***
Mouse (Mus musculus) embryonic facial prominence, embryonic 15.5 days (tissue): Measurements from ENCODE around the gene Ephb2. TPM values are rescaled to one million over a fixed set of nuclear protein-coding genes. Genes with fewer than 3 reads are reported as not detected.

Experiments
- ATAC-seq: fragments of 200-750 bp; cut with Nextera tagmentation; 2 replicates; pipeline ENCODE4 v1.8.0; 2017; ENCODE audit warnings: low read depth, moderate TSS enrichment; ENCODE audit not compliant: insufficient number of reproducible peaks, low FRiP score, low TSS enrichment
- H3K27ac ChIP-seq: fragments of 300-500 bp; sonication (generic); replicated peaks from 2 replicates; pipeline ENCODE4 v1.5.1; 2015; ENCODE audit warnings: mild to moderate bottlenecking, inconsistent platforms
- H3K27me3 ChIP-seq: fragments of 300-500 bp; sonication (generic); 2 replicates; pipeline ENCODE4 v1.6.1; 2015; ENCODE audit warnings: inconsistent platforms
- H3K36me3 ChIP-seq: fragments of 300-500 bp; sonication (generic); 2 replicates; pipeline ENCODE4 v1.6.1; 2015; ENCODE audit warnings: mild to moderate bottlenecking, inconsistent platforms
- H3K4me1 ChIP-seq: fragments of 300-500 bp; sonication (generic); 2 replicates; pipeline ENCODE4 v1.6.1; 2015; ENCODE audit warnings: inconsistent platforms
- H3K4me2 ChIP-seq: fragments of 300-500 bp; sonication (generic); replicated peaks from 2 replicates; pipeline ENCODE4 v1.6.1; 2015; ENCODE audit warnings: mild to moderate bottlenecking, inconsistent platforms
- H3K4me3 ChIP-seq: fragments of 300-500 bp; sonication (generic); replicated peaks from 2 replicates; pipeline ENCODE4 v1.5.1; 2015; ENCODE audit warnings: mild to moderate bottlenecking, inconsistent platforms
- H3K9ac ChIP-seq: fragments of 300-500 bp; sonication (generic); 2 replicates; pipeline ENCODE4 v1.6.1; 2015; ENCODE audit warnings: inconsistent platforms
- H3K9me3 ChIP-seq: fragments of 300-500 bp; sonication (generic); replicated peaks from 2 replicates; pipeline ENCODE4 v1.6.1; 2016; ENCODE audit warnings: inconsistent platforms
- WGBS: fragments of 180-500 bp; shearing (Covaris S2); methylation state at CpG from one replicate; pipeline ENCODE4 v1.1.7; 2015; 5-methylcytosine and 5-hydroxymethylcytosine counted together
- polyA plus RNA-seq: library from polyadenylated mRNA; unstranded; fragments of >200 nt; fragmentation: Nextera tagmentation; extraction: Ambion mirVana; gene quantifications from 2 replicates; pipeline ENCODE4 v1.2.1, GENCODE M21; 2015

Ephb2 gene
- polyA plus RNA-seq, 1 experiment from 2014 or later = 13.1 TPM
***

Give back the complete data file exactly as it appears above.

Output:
Mouse (Mus musculus) embryonic facial prominence, embryonic 15.5 days (tissue): Measurements from ENCODE around the gene Ephb2. TPM values are rescaled to one million over a fixed set of nuclear protein-coding genes. Genes with fewer than 3 reads are reported as not detected.

Experiments
- ATAC-seq: fragments of 200-750 bp; cut with Nextera tagmentation; 2 replicates; pipeline ENCODE4 v1.8.0; 2017; ENCODE audit warnings: low read depth, moderate TSS enrichment; ENCODE audit not compliant: insufficient number of reproducible peaks, low FRiP score, low TSS enrichment
- H3K27ac ChIP-seq: fragments of 300-500 bp; sonication (generic); replicated peaks from 2 replicates; pipeline ENCODE4 v1.5.1; 2015; ENCODE audit warnings: mild to moderate bottlenecking, inconsistent platforms
- H3K27me3 ChIP-seq: fragments of 300-500 bp; sonication (generic); 2 replicates; pipeline ENCODE4 v1.6.1; 2015; ENCODE audit warnings: inconsistent platforms
- H3K36me3 ChIP-seq: fragments of 300-500 bp; sonication (generic); 2 replicates; pipeline ENCODE4 v1.6.1; 2015; ENCODE audit warnings: mild to moderate bottlenecking, inconsistent platforms
- H3K4me1 ChIP-seq: fragments of 300-500 bp; sonication (generic); 2 replicates; pipeline ENCODE4 v1.6.1; 2015; ENCODE audit warnings: inconsistent platforms
- H3K4me2 ChIP-seq: fragments of 300-500 bp; sonication (generic); replicated peaks from 2 replicates; pipeline ENCODE4 v1.6.1; 2015; ENCODE audit warnings: mild to moderate bottlenecking, inconsistent platforms
- H3K4me3 ChIP-seq: fragments of 300-500 bp; sonication (generic); replicated peaks from 2 replicates; pipeline ENCODE4 v1.5.1; 2015; ENCODE audit warnings: mild to moderate bottlenecking, inconsistent platforms
- H3K9ac ChIP-seq: fragments of 300-500 bp; sonication (generic); 2 replicates; pipeline ENCODE4 v1.6.1; 2015; ENCODE audit warnings: inconsistent platforms
- H3K9me3 ChIP-seq: fragments of 300-500 bp; sonication (generic); replicated peaks from 2 replicates; pipeline ENCODE4 v1.6.1; 2016; ENCODE audit warnings: inconsistent platforms
- WGBS: fragments of 180-500 bp; shearing (Covaris S2); methylation state at CpG from one replicate; pipeline ENCODE4 v1.1.7; 2015; 5-methylcytosine and 5-hydroxymethylcytosine counted together
- polyA plus RNA-seq: library from polyadenylated mRNA; unstranded; fragments of >200 nt; fragmentation: Nextera tagmentation; extraction: Ambion mirVana; gene quantifications from 2 replicates; pipeline ENCODE4 v1.2.1, GENCODE M21; 2015

Ephb2 gene
- polyA plus RNA-seq, 1 experiment from 2014 or later = 13.1 TPM